One step back, two steps forward
You learn from your mistakes – or so they say. However, the basic requisite for this is: Mistakes and their consequences must be made visible and openly addressed without reservations. In-house Fail Forward sessions allow FIEGE to create the starting point for a no-blame culture free of fear.
Corporate culture can only be shaped together, so FIEGE’s credo. “These past months, we have set many projects into motion and are undergoing a fundamental transformation process which can only succeed if we involve the entire organisation and all our colleagues”, Alexander Neudorf, Director People & Culture at FIEGE explains.
Next to topics like equality and leadership culture, FIEGE has been dealing intensely with its own no-blame culture for some months now. “To fail is to be human and part of life, both in our professional as well as our personal environment. Nobody expects others to not make any mistakes”, Neudorf says. “Nevertheless, mistakes, or rather dealing openly with them, are still taboo in many social spheres.”
A culture of openness
The reasons for this are manifold. Mistakes are often associated with shame or blame rather than being seen as a source of inspiration and improvement. For this reason, the People & Culture team has brought the new in-company Fail Forward series to life. Jens Fiege, Co-CEO of the FIEGE Group, said at the opening of the first session: “Especially as a family business, it is our task to break with existing taboos and to promote a culture of openness, to benefit as individuals and as an organisation overall from these lessons.”
The format is loosely based on the so-called Fuckup Nights. The idea originates from Mexico but quickly became popular around the world – and the concept behind it is simple and charming. In essence, it is about sharing a personal or business failure in a relaxed, at times humorous manner and talk about one’s ‘fuck-ups’ in a laid-back atmosphere. “We wish to look behind the scenes at what is at times an ugly reality, to learn from and with each other and mutually help one another. The truth can at times be rather painful, but it helps us to question ourselves and to grow”, is how Jens Fiege describes the intention of the series of events.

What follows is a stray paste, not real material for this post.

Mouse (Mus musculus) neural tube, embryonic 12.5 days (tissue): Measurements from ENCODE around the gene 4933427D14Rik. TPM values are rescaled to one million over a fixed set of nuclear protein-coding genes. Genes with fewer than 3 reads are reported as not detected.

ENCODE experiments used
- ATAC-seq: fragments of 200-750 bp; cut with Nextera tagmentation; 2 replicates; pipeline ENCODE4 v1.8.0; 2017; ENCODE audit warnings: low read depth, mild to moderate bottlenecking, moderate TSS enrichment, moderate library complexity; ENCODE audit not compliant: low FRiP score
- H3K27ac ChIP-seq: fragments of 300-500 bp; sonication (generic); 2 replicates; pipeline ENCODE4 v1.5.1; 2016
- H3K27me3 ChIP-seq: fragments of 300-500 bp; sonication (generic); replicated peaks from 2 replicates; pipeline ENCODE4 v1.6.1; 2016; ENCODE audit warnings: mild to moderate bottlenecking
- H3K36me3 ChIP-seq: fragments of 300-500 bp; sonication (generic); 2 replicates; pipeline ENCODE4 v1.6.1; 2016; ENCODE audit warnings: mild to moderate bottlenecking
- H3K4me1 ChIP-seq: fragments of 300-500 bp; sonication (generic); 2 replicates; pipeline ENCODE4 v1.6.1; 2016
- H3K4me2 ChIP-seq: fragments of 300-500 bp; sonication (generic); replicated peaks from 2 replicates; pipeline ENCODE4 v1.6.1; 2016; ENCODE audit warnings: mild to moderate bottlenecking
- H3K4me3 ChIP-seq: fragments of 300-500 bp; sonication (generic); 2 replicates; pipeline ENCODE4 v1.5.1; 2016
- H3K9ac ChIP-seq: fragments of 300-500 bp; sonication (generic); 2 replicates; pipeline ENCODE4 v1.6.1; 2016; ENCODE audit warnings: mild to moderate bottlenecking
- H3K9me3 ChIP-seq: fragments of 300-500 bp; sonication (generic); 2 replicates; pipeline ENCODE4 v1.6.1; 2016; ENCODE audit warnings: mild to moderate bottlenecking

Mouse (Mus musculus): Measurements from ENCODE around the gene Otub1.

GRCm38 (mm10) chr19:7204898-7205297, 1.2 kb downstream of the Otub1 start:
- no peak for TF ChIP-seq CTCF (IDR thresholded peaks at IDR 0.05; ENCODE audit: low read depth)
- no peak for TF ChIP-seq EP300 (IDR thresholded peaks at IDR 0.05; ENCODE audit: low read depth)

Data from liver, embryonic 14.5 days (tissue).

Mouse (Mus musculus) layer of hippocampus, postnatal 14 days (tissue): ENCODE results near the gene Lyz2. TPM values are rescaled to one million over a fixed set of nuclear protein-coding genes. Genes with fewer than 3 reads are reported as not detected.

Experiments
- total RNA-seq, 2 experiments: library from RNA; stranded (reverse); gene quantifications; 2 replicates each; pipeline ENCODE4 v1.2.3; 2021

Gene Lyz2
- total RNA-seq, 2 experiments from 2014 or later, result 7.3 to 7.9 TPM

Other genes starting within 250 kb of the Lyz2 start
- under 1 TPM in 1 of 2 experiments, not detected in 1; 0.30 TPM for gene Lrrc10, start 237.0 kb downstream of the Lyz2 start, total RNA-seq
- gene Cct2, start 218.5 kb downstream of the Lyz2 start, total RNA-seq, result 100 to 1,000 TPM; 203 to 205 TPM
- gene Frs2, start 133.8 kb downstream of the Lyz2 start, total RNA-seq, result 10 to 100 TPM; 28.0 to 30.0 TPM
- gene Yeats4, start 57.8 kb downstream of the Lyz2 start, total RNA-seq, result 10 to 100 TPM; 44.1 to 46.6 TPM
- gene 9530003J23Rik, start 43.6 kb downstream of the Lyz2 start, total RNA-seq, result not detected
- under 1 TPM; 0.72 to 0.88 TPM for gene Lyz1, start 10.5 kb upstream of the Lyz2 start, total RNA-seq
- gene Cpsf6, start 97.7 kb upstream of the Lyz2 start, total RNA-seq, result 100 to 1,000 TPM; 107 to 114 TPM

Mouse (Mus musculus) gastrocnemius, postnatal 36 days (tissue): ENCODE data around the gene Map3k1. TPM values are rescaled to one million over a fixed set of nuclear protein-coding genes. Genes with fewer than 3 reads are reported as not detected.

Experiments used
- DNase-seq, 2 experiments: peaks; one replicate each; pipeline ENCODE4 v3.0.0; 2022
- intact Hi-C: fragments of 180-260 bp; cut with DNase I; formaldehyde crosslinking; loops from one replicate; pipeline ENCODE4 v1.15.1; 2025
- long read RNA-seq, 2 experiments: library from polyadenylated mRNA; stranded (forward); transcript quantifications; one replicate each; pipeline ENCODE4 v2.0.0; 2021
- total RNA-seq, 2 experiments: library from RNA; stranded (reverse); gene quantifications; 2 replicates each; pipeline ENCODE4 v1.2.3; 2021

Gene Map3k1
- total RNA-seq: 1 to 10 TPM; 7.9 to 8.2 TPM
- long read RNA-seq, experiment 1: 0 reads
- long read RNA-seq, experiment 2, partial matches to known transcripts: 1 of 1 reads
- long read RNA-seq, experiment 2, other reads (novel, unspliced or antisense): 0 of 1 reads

Taking a stance, extending trust
The first Fail Forward session was organised by the Leadership & Culture Partnering at FIEGE. The aim is to cultivate an open no-blame culture through conscious inspiration, and carry the topic from the sessions into the entire organisation. Charlotte Heithoff, Leadership and Culture Partner at FIEGE, says: “It is deeply anchored in FIEGE’s DNA that we constantly evolve, are courageous, and continue to try new things. So naturally, every now and then, you flounder – that is totally normal and part of the game. If we set out to research the causes for this and talk about it, failing will take us a vital step forward.”
Yet, it is intentionally not about professional failures. “It is important for us that we as a FIEGE community treat the personal problems of our colleagues sensitively and offer help”, Heithoff explains. What is needed for this? Mindfulness, empathy, and a protected space for talks in particular. “We need to lead by example, create the necessary trust and thus cultivate acceptance about openly dealing with mistakes”, Heithoff says.
For the first session in front of around 30 participants, one external and two in-house speakers were invited to share their personal experience about failing on stage. The speakers often openly shared what they had learned from their failures – ultimately triggering a mental process amongst their audience and a fruitful discussion. Set in a living-room-like atmosphere and with the help of a cold drink, the participants shared their personal failures and the lessons learned from this event. The lively need for dialogue documented how important and valuable the concept is. Alexander Neudorf summed things up like this: “It is not about not making mistakes, but rather about the honest willingness to allow for a mistake to happen and grow as a result of it. We would like for you to take this as a message with you, to share it within our organisation and to inspire your teams to hold these types of events.”